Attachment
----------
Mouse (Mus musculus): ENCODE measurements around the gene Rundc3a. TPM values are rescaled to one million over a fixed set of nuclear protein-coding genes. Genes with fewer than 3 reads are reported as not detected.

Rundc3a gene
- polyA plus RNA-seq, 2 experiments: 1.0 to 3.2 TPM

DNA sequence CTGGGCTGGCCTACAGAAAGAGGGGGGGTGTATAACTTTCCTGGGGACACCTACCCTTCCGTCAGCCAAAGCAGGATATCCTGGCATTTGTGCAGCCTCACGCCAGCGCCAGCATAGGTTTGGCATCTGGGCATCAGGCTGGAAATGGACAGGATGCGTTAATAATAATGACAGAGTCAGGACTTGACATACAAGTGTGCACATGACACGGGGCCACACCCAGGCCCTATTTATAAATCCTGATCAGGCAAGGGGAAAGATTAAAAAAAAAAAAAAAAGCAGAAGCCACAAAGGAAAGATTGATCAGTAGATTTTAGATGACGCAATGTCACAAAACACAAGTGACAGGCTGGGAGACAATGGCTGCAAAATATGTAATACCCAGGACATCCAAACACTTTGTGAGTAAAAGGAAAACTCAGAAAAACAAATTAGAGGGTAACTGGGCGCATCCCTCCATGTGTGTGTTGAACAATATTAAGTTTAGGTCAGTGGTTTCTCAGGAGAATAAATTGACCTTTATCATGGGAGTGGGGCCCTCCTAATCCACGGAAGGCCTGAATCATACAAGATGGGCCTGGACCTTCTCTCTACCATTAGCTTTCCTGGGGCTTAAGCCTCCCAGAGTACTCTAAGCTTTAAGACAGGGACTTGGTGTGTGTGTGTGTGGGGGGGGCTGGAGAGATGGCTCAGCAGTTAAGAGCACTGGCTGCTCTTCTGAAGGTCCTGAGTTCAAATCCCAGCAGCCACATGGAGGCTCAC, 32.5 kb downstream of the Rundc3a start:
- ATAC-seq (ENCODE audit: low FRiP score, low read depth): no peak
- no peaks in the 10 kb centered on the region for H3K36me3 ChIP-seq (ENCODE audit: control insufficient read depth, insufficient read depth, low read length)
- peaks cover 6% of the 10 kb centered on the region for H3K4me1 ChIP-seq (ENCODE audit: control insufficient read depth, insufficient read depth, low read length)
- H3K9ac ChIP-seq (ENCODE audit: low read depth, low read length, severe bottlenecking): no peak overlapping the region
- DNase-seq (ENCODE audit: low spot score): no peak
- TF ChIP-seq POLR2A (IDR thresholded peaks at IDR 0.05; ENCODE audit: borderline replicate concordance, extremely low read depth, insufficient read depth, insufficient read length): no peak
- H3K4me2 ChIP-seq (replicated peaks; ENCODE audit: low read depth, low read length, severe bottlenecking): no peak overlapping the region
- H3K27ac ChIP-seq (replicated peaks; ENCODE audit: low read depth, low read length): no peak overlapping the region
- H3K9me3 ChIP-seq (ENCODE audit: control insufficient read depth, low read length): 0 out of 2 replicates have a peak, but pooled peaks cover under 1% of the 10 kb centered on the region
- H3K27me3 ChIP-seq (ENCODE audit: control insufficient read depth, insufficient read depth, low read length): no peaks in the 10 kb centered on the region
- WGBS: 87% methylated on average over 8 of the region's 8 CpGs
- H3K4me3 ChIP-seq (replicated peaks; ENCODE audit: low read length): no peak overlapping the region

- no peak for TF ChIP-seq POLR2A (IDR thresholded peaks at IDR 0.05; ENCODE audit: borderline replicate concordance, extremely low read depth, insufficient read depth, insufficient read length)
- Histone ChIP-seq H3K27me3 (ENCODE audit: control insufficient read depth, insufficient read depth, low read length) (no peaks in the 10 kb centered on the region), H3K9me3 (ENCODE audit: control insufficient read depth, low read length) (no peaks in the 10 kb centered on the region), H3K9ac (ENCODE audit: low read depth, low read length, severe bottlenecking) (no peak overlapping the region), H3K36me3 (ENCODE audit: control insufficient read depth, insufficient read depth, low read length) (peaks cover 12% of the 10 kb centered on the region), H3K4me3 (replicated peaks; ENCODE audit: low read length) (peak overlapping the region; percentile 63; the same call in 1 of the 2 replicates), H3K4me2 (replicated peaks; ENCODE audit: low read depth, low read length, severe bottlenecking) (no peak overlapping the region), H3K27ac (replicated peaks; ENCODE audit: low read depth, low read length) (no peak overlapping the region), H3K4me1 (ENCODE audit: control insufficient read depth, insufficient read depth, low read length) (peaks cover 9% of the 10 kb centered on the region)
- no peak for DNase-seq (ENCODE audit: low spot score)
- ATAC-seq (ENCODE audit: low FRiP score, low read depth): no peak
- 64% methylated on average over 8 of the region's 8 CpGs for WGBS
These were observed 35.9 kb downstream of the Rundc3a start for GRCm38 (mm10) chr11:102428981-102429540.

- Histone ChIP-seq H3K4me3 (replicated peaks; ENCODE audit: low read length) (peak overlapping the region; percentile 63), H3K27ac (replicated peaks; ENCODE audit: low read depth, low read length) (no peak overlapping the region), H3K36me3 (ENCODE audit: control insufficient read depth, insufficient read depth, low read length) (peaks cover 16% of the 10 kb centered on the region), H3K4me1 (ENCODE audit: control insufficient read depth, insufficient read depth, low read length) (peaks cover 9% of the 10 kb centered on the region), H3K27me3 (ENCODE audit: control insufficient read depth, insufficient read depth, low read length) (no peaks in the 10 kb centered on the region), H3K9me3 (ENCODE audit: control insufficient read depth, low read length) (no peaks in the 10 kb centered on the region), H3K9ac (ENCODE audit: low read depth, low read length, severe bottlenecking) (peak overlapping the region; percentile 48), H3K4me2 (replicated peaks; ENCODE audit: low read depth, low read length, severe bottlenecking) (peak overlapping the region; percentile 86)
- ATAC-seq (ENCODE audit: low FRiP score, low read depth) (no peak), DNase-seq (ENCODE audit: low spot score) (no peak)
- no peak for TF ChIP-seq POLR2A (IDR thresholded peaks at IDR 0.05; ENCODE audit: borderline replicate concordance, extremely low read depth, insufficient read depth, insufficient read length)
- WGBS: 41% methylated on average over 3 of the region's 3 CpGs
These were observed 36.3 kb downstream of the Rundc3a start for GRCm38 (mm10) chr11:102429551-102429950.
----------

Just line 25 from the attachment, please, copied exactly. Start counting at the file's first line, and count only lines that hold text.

- no peak for TF ChIP-seq POLR2A (IDR thresholded peaks at IDR 0.05; ENCODE audit: borderline replicate concordance, extremely low read depth, insufficient read depth, insufficient read length)